GDI to produce silicon anodes in Germany

A US battery material developer wants to set up in Germany to produce silicon anodes for electric car batteries on a gigawatt scale. The company in question is Graphenix Development Inc (GDI), a US company with a subsidiary in the Netherlands.

Image: GDI

GDI is receiving an equity-like loan of 20 million euros from the European Investment Bank (EIB) as start-up financing for the development of its anodes made of 100 per cent silicon for industrial production on a gigawatt scale, according to the EIB. However, the further roadmap after the development to series maturity has already been finalised.

In order to scale up production quickly after the development phase, GDI has opted for an industrial site with a glass coating facility owned by AGC Glass Europe. The AGC plant in Lauenförde near Holzminden in Lower Saxony contributes coating expertise, production facilities and know-how. Copper foil on an industrial scale comes from Schlenk SE. GDI, which already has a pilot production facility in Eindhoven, is currently building its first “roll-to-roll” production plant on a MWh scale in Lauenförde. Neither the EIB nor GDI make any mention of when scaling up to the aforementioned “gigawatt scale” is planned. It only states: “Upon completion of the project, GDI intends to demonstrate the first production of anodes made of 100 per cent silicon on a gigawatt scale in Europe and potentially worldwide.”

AGC has been a partner of the US company for some time now: in the fourth quarter of 2023, GDI and AGC presented the first roll-to-roll pilot production of double-sided anodes made of 100 per cent silicon on a megawatt scale.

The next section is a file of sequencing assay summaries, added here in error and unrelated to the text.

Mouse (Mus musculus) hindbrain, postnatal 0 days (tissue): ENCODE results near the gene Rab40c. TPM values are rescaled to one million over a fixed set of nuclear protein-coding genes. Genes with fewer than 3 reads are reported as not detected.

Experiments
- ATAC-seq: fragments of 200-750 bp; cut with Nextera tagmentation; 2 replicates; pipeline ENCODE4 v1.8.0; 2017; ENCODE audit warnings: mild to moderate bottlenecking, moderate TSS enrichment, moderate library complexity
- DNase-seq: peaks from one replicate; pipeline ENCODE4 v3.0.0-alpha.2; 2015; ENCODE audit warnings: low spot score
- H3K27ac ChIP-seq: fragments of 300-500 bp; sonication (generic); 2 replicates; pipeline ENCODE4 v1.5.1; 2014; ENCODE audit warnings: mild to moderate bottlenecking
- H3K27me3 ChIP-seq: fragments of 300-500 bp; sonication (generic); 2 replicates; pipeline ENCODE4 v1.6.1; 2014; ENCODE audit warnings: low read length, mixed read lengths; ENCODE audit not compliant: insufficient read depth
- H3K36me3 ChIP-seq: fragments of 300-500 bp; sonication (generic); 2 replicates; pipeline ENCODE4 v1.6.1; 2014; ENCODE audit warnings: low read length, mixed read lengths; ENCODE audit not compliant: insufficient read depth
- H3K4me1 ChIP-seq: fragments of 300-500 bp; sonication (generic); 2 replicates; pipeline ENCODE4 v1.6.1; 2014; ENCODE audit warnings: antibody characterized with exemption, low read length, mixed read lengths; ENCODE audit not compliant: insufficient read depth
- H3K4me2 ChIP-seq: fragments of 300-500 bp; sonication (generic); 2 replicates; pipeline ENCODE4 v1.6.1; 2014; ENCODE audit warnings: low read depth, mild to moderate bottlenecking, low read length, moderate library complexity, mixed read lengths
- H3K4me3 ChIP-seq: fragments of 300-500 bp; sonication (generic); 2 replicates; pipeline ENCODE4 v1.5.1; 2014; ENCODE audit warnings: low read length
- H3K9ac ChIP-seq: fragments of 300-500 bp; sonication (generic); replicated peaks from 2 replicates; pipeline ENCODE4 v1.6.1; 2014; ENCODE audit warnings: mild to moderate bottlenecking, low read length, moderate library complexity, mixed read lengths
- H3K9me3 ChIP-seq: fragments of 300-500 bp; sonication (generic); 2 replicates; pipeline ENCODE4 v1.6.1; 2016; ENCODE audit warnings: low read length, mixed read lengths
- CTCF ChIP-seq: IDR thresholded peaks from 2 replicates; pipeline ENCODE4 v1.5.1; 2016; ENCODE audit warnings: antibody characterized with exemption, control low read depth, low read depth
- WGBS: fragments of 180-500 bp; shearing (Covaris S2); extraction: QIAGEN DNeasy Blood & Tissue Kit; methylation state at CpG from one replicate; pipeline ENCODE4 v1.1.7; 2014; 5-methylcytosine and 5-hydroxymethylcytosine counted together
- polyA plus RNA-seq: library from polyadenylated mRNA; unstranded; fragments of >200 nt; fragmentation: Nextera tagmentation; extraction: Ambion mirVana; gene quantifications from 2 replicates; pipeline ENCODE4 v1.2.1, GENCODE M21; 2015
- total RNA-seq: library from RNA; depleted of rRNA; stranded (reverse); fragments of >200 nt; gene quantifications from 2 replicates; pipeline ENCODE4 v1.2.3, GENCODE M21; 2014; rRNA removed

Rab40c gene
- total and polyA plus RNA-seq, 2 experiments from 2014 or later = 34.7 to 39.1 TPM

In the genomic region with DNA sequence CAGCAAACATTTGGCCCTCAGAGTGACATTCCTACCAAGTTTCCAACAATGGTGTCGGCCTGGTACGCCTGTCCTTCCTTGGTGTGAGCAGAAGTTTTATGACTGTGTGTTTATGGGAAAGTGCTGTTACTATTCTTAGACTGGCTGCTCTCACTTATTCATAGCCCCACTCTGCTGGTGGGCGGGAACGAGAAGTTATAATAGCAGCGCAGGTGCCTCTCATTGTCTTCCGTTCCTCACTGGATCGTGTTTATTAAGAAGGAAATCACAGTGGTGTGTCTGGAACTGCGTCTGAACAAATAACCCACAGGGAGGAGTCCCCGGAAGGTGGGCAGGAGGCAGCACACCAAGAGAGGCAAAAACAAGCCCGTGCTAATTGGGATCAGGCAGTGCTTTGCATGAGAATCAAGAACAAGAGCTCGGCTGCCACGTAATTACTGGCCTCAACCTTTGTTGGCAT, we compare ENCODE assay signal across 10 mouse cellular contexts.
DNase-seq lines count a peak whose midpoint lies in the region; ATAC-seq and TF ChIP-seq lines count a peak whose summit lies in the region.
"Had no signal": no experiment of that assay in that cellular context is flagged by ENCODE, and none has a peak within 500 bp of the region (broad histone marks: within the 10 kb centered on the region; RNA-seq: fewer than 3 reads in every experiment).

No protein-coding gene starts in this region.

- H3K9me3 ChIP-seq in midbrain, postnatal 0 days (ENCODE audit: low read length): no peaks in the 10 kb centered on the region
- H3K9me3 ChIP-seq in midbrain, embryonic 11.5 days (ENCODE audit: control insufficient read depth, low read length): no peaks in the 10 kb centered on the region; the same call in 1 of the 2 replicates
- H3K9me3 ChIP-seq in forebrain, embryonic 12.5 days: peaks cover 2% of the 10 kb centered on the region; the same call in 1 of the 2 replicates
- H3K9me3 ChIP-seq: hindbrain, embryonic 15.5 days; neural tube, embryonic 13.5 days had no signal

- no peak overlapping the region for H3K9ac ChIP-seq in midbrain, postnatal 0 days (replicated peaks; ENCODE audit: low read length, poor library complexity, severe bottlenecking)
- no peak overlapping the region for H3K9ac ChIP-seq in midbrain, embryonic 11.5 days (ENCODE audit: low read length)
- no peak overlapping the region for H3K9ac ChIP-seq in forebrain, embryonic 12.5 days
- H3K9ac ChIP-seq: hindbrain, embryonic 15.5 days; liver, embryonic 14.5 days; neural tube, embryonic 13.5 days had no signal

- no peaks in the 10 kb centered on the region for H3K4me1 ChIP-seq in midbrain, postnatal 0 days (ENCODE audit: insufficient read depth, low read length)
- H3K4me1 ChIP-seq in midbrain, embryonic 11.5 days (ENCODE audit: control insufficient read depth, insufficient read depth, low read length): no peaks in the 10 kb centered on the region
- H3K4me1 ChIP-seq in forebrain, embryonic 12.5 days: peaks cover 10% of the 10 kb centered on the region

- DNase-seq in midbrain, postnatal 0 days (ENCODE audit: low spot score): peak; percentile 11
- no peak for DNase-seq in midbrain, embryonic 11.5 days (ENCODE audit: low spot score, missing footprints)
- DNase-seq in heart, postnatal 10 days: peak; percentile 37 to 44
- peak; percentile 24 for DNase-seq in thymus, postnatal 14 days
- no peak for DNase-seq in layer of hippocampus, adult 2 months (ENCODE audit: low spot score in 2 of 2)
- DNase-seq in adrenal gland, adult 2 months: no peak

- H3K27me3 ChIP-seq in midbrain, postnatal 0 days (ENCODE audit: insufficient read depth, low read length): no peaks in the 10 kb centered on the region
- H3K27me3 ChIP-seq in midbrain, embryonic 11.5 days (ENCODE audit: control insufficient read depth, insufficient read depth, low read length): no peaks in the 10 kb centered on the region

Silicon offers higher energy density but low durability

If the production of anode foils with a pure silicon coating were successful, the energy density of lithium-ion cells could increase “by over 30 per cent compared to today’s graphite anodes”, according to the EIB. In addition, the charging capacity should increase, which in turn shortens the duration of charging processes. These advantages of silicon in the anode are widely recognised.

The material expands and contracts significantly during charging and discharging. This mechanical stress affects durability and service life, as silicon particles can detach from the anode – which are then no longer available for the electrochemical reaction in the battery cell. In the Porsche Taycan battery, for example, silicon is added to the usual anode material graphite in the single-digit percentage range in order to utilise some of the positive effects of silicon without the disadvantages. Experts consider a silicon admixture of up to 20 per cent to be feasible (in large-scale production). A pure silicon anode would be a huge step forward – if companies like GDI can get to grips with durability.

According to Rob Anstey, founder and CEO of GDI, the safety of such battery cells should also be higher than that of cells with graphite anodes. GDI has proven in independent safety tests that “high-energy Lithium-ion cells with its 100% silicon anode can pass nail penetration testing”. The GDI founder did not comment on durability.

“After intensive discussions and due diligence with the EIB, our result is a partnership that will lead to Europe’s first Gigafactory for 100% silicon anodes. These anodes can be directly integrated into Li-ion cell factories,” says Anstey. “We will be one of the few companies to successfully scale a next-generation lithium-ion technology into industrial production in partnership with EIB, Schlenk SE and AGC.”

Ambroise Fayolle, EIB Vice-President overseeing lending in Germany, added: “To make the green transition work in the transport sector, the development of improved battery technology for all kinds of vehicles is crucial. We at the EIB are happy to support GDI`s innovative technology, that helps the industry to replace graphite, a critical raw material, with silicon that is available everywhere in the world.”,


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